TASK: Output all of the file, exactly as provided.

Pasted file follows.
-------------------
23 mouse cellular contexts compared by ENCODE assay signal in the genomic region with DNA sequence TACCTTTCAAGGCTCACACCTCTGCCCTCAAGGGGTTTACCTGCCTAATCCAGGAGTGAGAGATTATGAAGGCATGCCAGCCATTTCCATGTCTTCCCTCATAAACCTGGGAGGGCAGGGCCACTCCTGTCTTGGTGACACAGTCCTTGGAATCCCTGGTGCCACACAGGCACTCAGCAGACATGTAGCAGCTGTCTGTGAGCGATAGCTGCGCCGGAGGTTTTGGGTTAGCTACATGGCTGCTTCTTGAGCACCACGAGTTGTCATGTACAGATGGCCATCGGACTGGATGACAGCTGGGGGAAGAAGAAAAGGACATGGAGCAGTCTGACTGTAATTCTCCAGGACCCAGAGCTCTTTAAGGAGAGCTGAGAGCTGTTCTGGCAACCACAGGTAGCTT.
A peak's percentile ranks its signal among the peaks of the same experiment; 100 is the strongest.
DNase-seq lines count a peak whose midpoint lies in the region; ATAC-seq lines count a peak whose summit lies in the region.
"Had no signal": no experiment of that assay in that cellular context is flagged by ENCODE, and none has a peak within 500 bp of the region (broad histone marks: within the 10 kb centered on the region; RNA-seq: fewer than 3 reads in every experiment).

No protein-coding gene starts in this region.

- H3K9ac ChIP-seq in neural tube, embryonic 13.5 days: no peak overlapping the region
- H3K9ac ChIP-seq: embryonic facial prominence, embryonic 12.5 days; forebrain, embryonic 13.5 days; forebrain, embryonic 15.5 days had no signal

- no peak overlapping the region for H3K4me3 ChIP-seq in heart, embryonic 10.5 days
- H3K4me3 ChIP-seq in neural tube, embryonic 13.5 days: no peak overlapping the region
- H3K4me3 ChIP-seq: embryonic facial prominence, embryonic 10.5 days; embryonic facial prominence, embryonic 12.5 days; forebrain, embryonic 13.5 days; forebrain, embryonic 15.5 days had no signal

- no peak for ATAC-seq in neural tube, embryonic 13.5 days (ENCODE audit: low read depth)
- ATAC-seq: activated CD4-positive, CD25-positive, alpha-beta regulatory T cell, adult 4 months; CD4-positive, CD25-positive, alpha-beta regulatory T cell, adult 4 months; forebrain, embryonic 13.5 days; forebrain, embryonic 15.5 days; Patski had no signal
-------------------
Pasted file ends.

23 mouse cellular contexts compared by ENCODE assay signal in the genomic region with DNA sequence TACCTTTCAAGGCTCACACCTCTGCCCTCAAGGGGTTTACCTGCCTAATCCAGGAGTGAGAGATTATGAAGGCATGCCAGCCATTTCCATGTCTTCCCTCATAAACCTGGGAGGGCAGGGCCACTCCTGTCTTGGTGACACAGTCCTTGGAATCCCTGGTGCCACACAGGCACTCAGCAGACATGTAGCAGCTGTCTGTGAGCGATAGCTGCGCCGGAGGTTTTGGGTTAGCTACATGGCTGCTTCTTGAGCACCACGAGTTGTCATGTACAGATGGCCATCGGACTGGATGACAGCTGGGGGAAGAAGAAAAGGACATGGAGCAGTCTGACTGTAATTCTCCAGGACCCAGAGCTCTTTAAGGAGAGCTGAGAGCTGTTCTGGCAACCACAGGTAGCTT.
A peak's percentile ranks its signal among the peaks of the same experiment; 100 is the strongest.
DNase-seq lines count a peak whose midpoint lies in the region; ATAC-seq lines count a peak whose summit lies in the region.
"Had no signal": no experiment of that assay in that cellular context is flagged by ENCODE, and none has a peak within 500 bp of the region (broad histone marks: within the 10 kb centered on the region; RNA-seq: fewer than 3 reads in every experiment).

No protein-coding gene starts in this region.

- H3K9ac ChIP-seq in neural tube, embryonic 13.5 days: no peak overlapping the region
- H3K9ac ChIP-seq: embryonic facial prominence, embryonic 12.5 days; forebrain, embryonic 13.5 days; forebrain, embryonic 15.5 days had no signal

- no peak overlapping the region for H3K4me3 ChIP-seq in heart, embryonic 10.5 days
- H3K4me3 ChIP-seq in neural tube, embryonic 13.5 days: no peak overlapping the region
- H3K4me3 ChIP-seq: embryonic facial prominence, embryonic 10.5 days; embryonic facial prominence, embryonic 12.5 days; forebrain, embryonic 13.5 days; forebrain, embryonic 15.5 days had no signal

- no peak for ATAC-seq in neural tube, embryonic 13.5 days (ENCODE audit: low read depth)
- ATAC-seq: activated CD4-positive, CD25-positive, alpha-beta regulatory T cell, adult 4 months; CD4-positive, CD25-positive, alpha-beta regulatory T cell, adult 4 months; forebrain, embryonic 13.5 days; forebrain, embryonic 15.5 days; Patski had no signal